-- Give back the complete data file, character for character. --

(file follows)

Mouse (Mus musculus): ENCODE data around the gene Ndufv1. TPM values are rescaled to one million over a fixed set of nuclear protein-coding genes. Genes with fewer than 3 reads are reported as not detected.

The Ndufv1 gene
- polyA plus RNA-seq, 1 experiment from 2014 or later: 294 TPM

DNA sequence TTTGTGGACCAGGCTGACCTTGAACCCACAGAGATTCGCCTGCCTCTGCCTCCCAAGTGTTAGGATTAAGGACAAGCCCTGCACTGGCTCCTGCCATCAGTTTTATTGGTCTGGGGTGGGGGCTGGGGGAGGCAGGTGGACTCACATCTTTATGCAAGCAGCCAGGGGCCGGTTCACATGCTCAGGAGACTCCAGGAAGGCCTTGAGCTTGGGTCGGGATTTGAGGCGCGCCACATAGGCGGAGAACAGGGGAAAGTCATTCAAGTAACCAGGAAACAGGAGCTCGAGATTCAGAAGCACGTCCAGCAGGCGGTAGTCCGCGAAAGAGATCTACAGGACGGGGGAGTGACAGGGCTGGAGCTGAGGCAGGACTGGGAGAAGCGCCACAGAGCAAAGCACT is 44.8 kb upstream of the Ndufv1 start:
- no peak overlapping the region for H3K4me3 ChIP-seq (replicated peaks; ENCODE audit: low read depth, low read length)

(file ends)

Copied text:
Mouse (Mus musculus): ENCODE data around the gene Ndufv1. TPM values are rescaled to one million over a fixed set of nuclear protein-coding genes. Genes with fewer than 3 reads are reported as not detected.

The Ndufv1 gene
- polyA plus RNA-seq, 1 experiment from 2014 or later: 294 TPM

DNA sequence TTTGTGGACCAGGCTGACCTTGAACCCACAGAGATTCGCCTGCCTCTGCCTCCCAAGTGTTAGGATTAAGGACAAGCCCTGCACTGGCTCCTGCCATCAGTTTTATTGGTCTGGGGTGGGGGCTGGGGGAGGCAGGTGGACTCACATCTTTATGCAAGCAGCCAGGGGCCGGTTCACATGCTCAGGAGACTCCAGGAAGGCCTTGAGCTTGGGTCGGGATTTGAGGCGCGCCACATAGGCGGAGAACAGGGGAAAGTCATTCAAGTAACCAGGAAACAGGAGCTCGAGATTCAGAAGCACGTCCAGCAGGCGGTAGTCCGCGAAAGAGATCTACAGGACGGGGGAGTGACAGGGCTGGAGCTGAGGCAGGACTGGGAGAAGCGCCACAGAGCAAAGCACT is 44.8 kb upstream of the Ndufv1 start:
- no peak overlapping the region for H3K4me3 ChIP-seq (replicated peaks; ENCODE audit: low read depth, low read length)